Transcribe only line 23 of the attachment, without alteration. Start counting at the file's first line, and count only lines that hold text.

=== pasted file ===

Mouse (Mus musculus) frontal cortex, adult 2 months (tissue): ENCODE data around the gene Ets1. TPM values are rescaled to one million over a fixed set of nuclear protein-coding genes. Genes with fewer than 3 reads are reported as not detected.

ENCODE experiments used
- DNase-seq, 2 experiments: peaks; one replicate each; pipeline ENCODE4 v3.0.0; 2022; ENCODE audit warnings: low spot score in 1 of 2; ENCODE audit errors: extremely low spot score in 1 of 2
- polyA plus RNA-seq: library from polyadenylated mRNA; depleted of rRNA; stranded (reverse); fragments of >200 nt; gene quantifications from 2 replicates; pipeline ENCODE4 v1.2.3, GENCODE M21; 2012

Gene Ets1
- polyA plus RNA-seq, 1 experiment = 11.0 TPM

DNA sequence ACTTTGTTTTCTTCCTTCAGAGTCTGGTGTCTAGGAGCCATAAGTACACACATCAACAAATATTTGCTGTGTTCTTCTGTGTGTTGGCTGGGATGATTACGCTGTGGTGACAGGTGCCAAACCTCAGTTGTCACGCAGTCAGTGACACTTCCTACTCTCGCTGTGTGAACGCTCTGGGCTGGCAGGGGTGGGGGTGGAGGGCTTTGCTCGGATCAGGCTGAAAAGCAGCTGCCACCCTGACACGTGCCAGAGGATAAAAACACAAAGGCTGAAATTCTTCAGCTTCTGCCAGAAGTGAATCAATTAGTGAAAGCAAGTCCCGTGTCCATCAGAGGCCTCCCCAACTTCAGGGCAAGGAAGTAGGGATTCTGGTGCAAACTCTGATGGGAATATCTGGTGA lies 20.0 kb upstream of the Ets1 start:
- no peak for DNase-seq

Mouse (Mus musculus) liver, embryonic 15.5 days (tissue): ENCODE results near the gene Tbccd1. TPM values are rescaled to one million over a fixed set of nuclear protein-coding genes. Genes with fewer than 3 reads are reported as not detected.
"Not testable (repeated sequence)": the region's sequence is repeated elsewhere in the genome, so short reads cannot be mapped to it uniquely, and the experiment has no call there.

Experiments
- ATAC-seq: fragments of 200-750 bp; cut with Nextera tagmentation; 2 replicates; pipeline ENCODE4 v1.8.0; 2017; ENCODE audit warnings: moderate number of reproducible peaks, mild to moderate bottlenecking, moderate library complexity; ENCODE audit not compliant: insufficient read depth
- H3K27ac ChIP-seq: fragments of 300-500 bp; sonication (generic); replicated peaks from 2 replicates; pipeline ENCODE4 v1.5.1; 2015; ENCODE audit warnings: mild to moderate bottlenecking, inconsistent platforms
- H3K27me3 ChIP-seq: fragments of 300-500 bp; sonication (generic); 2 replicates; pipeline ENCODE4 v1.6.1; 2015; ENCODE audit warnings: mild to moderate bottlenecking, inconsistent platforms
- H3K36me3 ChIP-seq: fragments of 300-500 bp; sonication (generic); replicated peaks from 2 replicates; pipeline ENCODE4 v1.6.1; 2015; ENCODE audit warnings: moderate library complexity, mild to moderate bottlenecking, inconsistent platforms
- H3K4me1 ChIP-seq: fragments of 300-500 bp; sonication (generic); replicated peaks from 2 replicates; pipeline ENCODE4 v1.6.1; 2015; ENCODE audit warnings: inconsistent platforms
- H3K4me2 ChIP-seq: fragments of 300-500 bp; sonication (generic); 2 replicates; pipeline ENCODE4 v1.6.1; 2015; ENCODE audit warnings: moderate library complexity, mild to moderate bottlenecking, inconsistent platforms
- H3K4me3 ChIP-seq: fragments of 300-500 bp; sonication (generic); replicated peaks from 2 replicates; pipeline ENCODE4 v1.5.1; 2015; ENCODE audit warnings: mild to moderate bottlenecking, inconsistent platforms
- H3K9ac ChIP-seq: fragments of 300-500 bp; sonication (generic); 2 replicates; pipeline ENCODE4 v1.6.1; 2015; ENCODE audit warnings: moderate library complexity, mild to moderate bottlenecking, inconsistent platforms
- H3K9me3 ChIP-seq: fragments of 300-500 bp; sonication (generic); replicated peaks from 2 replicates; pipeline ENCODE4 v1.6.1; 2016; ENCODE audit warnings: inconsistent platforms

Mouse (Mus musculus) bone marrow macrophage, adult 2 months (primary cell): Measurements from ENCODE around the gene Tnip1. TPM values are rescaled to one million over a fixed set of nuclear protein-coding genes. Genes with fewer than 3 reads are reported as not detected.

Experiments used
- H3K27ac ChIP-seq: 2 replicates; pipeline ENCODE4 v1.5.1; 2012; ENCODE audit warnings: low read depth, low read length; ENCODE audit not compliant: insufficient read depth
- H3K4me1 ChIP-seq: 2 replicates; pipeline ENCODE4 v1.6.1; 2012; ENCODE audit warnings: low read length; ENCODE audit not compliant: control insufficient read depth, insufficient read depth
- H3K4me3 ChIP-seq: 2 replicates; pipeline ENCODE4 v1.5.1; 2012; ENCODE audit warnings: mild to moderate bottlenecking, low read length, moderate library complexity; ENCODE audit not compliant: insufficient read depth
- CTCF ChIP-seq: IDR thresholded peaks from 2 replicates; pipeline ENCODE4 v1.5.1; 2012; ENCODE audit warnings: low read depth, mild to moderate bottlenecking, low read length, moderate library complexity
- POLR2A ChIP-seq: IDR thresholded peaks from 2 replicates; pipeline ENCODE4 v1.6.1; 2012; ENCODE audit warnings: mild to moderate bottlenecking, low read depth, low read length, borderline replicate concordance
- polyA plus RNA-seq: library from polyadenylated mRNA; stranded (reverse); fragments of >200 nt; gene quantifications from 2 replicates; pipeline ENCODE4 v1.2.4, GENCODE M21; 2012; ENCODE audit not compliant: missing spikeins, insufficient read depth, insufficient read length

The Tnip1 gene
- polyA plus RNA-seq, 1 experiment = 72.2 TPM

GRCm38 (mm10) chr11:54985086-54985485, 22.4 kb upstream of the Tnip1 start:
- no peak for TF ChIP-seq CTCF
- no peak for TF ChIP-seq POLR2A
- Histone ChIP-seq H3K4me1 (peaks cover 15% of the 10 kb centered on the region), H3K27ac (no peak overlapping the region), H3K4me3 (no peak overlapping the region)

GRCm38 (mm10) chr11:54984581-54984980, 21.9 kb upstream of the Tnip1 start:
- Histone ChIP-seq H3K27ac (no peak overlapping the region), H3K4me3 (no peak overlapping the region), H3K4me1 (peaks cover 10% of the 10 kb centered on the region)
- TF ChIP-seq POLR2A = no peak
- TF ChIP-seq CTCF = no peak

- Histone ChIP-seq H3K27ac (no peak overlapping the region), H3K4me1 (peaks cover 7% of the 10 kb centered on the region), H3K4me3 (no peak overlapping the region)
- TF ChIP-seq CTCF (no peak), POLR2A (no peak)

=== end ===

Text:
- H3K27ac ChIP-seq: 2 replicates; pipeline ENCODE4 v1.5.1; 2012; ENCODE audit warnings: low read depth, low read length; ENCODE audit not compliant: insufficient read depth